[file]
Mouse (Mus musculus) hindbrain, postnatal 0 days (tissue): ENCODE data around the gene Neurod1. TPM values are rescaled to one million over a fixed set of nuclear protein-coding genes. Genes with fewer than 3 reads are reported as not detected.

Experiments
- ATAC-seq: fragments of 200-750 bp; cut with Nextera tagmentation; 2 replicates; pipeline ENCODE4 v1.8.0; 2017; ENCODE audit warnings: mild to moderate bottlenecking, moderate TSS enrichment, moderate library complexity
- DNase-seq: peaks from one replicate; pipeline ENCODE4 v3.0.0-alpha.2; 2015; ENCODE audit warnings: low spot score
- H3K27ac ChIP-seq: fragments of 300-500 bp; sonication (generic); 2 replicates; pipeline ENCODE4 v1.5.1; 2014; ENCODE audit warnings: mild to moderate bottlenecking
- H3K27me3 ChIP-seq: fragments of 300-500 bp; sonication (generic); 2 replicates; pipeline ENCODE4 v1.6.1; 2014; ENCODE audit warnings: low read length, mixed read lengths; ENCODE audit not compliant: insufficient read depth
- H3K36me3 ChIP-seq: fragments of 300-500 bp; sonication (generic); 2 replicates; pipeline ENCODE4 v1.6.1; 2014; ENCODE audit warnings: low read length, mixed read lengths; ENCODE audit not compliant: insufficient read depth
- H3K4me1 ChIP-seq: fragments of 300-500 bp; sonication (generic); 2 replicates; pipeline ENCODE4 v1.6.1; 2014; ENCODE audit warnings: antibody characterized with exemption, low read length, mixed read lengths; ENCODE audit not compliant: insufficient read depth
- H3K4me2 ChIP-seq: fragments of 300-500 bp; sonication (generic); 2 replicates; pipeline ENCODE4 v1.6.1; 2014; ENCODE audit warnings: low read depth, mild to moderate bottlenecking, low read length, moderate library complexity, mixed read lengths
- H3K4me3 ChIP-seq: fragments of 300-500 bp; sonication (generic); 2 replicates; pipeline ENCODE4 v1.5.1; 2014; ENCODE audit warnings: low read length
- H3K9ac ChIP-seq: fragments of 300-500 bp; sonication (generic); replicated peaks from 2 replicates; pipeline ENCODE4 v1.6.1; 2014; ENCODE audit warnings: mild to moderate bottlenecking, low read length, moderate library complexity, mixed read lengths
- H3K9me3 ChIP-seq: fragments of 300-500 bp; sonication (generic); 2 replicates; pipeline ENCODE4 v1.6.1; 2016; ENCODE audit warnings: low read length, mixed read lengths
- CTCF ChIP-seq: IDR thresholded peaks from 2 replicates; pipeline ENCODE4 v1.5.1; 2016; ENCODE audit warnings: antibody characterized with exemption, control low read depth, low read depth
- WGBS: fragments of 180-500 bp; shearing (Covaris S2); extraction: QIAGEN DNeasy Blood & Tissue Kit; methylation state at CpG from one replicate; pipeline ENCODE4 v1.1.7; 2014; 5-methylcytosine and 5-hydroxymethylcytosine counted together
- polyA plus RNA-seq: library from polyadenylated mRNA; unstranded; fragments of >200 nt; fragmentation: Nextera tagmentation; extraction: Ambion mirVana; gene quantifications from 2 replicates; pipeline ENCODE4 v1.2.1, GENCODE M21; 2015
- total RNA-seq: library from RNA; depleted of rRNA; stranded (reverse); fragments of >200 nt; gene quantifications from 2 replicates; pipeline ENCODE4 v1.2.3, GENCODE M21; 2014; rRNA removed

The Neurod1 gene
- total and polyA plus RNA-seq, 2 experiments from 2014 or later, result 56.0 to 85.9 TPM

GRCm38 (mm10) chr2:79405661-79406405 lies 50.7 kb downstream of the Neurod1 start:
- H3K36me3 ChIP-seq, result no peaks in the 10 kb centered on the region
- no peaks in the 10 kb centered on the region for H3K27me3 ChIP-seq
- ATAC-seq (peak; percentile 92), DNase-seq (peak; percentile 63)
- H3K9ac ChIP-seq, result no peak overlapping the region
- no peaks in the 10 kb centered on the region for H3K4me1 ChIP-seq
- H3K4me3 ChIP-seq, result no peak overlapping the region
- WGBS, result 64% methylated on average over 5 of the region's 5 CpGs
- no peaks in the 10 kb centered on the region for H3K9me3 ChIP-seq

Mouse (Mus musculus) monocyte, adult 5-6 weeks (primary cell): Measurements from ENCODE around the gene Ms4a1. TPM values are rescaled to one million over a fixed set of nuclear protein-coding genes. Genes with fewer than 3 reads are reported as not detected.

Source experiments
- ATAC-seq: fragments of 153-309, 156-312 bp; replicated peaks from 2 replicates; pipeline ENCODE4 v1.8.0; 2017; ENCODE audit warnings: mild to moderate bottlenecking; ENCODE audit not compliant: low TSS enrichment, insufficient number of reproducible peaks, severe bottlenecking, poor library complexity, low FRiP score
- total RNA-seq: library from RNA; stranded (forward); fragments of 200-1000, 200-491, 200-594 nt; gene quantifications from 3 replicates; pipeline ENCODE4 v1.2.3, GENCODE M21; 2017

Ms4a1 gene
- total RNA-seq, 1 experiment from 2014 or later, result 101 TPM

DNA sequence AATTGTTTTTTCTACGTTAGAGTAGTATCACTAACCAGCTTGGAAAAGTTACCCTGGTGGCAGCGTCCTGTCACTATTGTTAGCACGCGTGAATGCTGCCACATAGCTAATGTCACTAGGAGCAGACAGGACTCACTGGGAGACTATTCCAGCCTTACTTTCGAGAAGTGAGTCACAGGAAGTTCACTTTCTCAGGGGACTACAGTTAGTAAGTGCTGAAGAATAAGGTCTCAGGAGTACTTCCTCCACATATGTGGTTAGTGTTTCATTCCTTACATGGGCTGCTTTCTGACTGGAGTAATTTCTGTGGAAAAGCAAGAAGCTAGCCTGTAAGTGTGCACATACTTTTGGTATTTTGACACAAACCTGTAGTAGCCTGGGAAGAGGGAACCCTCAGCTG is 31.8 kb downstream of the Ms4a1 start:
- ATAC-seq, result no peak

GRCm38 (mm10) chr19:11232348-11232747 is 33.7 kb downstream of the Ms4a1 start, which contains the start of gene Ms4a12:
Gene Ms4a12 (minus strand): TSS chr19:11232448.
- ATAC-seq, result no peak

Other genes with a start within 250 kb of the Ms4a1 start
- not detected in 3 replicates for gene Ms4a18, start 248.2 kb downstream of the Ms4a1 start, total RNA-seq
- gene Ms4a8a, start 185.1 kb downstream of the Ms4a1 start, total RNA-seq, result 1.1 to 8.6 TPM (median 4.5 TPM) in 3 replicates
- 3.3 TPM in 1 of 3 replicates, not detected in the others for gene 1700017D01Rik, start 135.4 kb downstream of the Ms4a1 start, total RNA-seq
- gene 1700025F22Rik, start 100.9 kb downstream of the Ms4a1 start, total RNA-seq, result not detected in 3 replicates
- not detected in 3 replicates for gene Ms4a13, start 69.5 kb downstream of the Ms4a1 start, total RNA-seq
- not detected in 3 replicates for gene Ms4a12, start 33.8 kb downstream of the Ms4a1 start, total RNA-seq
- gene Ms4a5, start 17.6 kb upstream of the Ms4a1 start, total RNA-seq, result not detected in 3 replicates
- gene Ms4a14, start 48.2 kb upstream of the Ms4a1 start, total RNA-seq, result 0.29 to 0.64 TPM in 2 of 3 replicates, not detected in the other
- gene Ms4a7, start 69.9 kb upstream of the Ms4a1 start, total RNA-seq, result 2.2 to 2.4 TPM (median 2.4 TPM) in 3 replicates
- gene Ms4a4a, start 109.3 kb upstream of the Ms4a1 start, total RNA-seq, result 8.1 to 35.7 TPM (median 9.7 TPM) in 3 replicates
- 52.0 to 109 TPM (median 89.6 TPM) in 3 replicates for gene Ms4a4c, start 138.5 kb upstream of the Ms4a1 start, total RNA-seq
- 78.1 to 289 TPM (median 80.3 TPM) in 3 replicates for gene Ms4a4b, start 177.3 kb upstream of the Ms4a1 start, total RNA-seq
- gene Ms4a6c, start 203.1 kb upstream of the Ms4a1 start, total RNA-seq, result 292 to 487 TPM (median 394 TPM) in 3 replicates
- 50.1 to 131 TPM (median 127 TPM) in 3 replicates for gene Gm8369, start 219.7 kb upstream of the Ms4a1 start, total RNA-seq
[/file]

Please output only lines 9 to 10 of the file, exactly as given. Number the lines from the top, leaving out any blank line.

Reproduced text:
- H3K4me2 ChIP-seq: fragments of 300-500 bp; sonication (generic); 2 replicates; pipeline ENCODE4 v1.6.1; 2014; ENCODE audit warnings: low read depth, mild to moderate bottlenecking, low read length, moderate library complexity, mixed read lengths
- H3K4me3 ChIP-seq: fragments of 300-500 bp; sonication (generic); 2 replicates; pipeline ENCODE4 v1.5.1; 2014; ENCODE audit warnings: low read length